VOCs and their by-products can cause eye and skin irritation, lung and breathing problems, headaches, nausea, muscle weakness, and liver and kidney damage, according to the American Lung Association. In addition, VOCs released into the atmosphere can combine with each other and with other substances to create ground-level ozone.
Public awareness and health policy have spurred on the development of alternative wood finishes, namely water-based coatings that contain no VOCs and closely resemble traditional wood coatings in appearance.
Structural systems Wood brings many environmental benefits—and some noteworthy drawbacks—to the construction of buildings, whether for the structural system, the building exterior and fenestration, or the interior flooring and finished carpentry. Biophilia bodes well for wood Biophilia, a term coined by German psychologist Erich Fromm and popularized by American biologist Edward O.
Wilson, is an instinctive bond that exists between human beings and other living systems. Sincewith funding committed throughthe government has subsidized school construction projects that incorporate wood, resulting in a significant increase in timber-framed schools and an even greater number of schools incorporating wood-based interior finishes, such as floors, walls, and ceilings.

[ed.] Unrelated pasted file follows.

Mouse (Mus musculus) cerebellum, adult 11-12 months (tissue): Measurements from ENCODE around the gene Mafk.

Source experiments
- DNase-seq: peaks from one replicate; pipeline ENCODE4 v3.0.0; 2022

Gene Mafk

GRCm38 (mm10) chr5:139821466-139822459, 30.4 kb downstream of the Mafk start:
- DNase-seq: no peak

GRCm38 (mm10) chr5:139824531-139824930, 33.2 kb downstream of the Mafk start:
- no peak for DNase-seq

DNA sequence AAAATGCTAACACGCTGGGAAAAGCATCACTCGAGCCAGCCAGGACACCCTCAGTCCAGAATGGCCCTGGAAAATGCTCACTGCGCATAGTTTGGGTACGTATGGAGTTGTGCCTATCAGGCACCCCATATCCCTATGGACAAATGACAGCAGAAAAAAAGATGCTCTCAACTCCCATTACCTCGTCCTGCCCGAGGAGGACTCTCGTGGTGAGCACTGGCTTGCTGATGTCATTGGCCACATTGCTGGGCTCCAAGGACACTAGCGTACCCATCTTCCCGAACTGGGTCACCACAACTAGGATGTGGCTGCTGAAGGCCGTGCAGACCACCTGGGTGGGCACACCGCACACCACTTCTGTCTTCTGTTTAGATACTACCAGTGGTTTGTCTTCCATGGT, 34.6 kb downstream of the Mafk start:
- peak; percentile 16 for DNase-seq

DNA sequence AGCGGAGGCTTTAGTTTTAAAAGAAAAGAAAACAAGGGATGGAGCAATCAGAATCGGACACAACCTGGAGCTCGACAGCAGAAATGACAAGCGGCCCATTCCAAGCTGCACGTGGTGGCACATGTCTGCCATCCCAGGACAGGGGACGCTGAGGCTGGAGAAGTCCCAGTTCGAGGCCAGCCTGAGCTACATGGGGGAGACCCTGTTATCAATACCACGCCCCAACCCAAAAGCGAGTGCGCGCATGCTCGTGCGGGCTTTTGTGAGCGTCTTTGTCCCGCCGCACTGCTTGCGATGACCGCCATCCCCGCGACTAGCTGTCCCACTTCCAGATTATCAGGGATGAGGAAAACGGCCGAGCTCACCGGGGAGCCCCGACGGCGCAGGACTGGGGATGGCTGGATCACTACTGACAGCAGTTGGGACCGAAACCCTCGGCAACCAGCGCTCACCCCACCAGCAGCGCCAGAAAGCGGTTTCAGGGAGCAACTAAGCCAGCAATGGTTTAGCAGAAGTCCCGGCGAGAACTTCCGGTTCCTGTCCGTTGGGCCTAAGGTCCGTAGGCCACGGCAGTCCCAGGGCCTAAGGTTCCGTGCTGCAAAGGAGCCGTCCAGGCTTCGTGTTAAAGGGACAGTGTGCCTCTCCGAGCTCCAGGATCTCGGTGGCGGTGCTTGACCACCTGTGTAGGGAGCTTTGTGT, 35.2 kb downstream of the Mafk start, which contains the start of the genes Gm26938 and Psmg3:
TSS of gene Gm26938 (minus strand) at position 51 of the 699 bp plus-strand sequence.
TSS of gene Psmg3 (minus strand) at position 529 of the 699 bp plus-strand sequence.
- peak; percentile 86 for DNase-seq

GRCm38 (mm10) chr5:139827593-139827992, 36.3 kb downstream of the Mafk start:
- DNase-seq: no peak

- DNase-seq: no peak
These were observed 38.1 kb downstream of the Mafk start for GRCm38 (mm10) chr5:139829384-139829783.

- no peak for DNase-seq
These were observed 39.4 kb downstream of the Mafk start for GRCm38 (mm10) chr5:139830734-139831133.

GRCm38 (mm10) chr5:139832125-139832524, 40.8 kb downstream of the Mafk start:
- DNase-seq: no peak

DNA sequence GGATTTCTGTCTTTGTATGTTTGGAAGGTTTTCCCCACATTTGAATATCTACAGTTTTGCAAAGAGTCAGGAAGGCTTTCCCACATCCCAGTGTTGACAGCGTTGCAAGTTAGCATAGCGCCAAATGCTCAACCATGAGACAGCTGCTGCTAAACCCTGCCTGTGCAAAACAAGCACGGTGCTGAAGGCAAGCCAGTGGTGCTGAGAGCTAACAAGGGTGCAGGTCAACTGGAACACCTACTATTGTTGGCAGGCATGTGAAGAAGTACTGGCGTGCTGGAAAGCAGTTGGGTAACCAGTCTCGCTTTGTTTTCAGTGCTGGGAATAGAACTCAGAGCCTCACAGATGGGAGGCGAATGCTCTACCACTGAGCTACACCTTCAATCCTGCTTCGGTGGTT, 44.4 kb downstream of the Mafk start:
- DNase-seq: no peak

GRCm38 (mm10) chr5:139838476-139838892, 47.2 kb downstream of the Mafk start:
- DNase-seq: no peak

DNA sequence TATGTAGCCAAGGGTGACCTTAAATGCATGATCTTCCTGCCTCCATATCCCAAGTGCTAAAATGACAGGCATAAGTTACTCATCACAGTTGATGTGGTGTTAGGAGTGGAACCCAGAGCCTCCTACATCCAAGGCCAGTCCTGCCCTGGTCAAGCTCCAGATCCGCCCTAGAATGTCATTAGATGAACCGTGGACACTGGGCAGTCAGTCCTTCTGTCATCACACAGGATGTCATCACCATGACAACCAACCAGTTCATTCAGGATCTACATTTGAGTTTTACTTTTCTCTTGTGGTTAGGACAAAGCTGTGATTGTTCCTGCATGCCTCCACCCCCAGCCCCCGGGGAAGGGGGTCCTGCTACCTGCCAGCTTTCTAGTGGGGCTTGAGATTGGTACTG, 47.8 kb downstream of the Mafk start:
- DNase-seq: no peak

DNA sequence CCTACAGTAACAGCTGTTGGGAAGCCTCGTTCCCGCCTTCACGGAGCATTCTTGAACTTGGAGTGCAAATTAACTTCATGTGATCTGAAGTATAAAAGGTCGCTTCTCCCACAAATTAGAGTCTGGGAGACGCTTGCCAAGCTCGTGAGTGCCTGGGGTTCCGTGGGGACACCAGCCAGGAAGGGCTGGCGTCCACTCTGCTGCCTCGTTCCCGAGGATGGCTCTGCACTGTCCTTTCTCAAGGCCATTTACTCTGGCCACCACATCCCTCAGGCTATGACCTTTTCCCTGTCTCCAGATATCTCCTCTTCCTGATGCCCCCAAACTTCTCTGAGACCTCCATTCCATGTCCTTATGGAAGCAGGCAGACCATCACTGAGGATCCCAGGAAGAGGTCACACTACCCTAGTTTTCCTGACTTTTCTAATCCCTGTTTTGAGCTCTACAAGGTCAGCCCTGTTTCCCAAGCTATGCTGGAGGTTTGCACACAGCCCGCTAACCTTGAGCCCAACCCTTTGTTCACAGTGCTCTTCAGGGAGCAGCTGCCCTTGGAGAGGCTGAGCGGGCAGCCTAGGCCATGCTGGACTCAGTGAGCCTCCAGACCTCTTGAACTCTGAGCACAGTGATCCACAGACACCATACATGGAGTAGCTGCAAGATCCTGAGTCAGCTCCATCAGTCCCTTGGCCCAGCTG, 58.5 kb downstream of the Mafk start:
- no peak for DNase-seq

On the production side, lumber mills make extremely efficient use of wood through engineered lumber solutions, culled wood programs, and scrap recovery, which essentially make use of the entire tree.
The versatility and abundance of wood has led to its dominance in low-rise construction, particularly for residential, hospitality, and retail uses.
It can easily be shaped, sanded, repaired, replaced, stained, or painted. When it comes to expansions, wood framing is extraordinarily malleable and forgiving, whereas other materials, such as concrete and steel, may require demolition and high-energy means for retrofitting, which often carry considerable expense.
On the other hand, wood does have some limitations with regard to structural capacity. Even so, says Dickinson, recycled and pre-engineered wood products will not work for every project application: Architects and engineers are quick to point out, however, that hybrid wood products offer several significant benefits over solid wood timber and wood frame construction.
For example, says Dickinson, engineered wood members lend themselves to more predictable, regular, and accurate structural calculations.
Once installed, the products are more dimensionally stable, meaning that tolerances and margins of error are greatly reduced. Dickinson maintains that wood is very competitive with light-gauge steel framing and that heavy timber actually requires less fireproofing than true light-gauge steel.